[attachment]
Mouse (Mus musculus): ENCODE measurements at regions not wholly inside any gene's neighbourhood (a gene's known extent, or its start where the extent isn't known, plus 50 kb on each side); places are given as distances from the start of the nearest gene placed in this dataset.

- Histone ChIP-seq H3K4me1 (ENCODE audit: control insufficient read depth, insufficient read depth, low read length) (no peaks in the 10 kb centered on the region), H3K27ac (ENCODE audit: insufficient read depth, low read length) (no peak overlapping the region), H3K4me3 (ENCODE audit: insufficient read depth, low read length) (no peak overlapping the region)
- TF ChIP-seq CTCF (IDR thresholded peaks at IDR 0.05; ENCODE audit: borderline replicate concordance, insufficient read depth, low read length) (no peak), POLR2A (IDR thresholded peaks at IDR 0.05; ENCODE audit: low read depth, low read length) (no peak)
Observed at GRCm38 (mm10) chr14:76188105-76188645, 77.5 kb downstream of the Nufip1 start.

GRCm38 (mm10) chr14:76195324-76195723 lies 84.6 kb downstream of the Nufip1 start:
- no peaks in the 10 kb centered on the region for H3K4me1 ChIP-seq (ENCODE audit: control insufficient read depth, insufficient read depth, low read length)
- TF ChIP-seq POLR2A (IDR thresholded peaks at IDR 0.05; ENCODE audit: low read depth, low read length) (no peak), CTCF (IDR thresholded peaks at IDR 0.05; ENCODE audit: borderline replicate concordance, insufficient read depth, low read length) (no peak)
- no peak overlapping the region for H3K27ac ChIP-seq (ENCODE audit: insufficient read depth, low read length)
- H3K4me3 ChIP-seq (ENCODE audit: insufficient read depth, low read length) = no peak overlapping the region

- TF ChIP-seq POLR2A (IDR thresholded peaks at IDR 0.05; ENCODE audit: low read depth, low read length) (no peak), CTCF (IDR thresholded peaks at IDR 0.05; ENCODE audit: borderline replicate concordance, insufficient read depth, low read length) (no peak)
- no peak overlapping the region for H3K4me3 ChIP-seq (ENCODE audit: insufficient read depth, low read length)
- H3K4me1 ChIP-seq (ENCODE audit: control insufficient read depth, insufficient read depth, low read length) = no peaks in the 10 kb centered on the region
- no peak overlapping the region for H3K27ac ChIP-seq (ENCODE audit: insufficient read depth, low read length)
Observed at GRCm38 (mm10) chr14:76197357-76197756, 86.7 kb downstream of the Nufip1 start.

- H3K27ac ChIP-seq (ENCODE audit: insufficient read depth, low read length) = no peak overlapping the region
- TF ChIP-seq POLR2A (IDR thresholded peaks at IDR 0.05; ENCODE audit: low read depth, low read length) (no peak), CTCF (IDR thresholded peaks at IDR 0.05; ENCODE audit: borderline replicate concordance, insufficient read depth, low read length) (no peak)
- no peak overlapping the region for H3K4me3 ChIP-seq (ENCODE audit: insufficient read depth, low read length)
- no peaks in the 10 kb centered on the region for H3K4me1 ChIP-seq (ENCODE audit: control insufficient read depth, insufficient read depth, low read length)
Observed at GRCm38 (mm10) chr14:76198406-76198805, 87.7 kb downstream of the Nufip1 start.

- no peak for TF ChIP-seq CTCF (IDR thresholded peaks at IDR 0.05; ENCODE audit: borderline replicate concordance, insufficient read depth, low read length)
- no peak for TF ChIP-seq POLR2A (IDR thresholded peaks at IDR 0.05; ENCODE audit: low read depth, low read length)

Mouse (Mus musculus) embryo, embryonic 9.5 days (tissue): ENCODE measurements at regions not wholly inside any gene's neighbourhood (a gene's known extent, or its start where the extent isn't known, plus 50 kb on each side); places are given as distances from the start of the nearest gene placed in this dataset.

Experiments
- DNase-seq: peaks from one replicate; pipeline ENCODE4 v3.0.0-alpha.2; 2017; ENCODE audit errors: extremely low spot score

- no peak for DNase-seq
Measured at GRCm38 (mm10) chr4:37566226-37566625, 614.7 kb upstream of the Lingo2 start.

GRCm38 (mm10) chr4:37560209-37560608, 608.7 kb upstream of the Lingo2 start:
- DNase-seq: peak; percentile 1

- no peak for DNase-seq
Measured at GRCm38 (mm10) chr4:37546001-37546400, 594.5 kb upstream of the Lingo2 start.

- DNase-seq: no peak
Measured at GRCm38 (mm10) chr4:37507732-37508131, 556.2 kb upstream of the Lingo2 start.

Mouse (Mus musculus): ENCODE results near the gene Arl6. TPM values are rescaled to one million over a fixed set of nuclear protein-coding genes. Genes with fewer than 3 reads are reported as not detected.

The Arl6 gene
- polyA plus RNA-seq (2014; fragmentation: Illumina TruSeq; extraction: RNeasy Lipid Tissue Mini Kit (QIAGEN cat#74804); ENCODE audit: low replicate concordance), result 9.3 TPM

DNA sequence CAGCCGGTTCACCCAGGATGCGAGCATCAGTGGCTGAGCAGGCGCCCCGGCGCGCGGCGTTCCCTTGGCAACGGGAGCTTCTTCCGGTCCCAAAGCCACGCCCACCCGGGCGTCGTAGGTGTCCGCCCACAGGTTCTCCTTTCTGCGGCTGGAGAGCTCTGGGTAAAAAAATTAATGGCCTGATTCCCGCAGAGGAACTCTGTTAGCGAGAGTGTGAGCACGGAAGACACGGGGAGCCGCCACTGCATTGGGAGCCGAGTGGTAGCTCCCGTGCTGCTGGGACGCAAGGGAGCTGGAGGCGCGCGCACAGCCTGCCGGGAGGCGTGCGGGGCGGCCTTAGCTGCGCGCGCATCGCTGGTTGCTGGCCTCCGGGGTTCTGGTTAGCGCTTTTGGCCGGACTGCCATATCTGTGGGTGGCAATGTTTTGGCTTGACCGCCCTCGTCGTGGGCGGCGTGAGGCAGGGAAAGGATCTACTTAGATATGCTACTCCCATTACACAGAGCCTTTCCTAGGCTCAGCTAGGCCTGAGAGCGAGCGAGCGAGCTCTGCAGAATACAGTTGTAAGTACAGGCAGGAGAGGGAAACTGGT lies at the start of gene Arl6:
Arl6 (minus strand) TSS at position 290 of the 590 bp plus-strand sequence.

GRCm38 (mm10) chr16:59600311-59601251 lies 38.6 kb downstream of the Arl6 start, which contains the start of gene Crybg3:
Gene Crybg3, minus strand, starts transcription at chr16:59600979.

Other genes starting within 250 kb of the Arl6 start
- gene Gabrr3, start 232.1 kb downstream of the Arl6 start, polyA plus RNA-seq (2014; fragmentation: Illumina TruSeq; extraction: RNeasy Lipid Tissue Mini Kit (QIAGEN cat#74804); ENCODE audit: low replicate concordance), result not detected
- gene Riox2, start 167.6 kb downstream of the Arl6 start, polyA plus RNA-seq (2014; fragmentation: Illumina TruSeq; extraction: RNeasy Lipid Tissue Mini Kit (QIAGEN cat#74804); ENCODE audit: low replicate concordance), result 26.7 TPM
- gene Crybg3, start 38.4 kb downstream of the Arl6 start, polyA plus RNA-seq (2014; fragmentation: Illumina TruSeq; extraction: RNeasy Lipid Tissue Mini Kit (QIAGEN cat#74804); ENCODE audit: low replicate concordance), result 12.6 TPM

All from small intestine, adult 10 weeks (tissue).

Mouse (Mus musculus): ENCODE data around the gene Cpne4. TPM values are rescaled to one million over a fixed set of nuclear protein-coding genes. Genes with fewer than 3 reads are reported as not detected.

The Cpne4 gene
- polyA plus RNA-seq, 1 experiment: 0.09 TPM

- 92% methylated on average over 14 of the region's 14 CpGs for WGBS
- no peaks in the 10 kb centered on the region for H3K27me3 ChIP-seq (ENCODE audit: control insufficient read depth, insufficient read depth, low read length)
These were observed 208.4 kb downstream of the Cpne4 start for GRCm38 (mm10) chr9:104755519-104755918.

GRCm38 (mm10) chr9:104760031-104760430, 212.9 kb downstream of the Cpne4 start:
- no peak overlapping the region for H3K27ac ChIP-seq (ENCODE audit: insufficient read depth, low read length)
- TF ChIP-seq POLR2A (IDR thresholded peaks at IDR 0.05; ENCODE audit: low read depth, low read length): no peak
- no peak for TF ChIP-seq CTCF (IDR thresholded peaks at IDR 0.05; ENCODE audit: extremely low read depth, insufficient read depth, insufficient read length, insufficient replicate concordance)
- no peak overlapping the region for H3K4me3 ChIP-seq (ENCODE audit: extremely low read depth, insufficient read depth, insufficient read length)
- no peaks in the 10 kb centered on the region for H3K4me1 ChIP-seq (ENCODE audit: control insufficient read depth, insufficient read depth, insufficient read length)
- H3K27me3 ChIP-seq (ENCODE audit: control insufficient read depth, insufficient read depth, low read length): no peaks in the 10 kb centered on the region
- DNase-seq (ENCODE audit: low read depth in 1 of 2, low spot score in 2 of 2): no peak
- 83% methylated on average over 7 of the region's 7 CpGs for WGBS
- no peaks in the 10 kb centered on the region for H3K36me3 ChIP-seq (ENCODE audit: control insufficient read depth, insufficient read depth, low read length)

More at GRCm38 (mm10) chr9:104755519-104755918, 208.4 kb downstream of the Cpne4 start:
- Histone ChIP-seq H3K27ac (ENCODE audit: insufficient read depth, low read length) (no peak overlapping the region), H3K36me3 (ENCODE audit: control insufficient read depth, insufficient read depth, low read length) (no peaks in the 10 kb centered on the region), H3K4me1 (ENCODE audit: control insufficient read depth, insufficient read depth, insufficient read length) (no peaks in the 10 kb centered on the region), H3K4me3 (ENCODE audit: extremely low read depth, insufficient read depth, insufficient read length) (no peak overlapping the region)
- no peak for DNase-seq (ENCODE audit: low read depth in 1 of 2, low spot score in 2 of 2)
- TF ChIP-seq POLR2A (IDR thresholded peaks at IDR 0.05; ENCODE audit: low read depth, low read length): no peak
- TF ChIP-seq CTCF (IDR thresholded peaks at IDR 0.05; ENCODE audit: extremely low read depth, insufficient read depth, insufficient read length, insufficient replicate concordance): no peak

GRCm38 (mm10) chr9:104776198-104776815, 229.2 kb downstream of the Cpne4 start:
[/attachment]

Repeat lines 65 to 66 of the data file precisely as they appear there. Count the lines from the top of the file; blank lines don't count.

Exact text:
- TF ChIP-seq CTCF (IDR thresholded peaks at IDR 0.05; ENCODE audit: extremely low read depth, insufficient read depth, insufficient read length, insufficient replicate concordance): no peak

GRCm38 (mm10) chr9:104776198-104776815, 229.2 kb downstream of the Cpne4 start: